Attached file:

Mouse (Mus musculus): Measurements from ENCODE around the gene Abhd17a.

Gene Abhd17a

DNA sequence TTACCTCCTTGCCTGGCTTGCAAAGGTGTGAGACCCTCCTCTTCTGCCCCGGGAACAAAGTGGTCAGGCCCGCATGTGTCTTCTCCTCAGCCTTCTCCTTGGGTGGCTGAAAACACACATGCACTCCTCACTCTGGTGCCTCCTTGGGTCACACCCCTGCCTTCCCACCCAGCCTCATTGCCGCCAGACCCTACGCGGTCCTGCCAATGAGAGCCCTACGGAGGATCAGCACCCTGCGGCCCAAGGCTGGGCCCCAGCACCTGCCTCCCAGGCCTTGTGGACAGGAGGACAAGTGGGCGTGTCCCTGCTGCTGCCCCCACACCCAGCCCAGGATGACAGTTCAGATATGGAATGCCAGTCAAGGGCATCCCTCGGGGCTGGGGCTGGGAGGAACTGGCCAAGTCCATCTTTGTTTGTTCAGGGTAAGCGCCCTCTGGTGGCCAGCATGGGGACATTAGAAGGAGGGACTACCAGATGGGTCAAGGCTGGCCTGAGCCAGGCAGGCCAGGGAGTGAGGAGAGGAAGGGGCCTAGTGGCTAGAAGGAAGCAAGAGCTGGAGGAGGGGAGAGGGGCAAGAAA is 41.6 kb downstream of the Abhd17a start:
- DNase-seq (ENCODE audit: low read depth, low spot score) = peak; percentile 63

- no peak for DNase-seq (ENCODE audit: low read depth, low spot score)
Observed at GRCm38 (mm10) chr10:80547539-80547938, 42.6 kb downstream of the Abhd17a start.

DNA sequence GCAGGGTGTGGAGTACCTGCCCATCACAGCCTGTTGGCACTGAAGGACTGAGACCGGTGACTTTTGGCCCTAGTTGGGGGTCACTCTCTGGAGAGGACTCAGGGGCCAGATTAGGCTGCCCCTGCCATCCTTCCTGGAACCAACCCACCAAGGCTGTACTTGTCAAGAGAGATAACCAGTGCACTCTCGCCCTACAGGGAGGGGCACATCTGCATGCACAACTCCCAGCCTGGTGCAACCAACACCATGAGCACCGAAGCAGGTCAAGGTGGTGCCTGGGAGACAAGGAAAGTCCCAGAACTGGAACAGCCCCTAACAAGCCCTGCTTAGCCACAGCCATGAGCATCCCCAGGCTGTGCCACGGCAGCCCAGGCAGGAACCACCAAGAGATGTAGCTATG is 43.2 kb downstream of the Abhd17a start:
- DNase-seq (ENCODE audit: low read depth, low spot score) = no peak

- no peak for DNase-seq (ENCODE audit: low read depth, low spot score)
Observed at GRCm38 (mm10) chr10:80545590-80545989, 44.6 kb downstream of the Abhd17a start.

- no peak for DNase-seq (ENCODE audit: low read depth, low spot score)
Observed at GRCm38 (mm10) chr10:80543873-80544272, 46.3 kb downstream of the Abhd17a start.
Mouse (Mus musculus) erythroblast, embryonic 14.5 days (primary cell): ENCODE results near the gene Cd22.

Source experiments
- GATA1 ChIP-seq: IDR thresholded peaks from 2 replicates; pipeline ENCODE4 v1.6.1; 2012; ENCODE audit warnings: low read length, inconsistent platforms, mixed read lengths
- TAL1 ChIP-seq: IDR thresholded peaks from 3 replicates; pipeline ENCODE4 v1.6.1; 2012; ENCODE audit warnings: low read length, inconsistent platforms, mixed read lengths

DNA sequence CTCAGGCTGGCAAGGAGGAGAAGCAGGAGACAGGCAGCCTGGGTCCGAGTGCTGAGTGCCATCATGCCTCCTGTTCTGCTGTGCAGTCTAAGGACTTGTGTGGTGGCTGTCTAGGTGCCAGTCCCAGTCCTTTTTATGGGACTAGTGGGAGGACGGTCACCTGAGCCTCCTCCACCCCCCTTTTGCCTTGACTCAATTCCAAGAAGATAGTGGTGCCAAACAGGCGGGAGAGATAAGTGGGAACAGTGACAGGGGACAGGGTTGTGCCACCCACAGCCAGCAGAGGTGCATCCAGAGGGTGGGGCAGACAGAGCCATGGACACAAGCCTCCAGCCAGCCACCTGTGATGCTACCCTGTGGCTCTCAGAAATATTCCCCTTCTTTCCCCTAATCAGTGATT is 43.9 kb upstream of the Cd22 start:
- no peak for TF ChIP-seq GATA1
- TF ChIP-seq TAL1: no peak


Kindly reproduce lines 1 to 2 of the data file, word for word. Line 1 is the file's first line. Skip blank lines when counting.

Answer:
Mouse (Mus musculus): Measurements from ENCODE around the gene Abhd17a.

Gene Abhd17a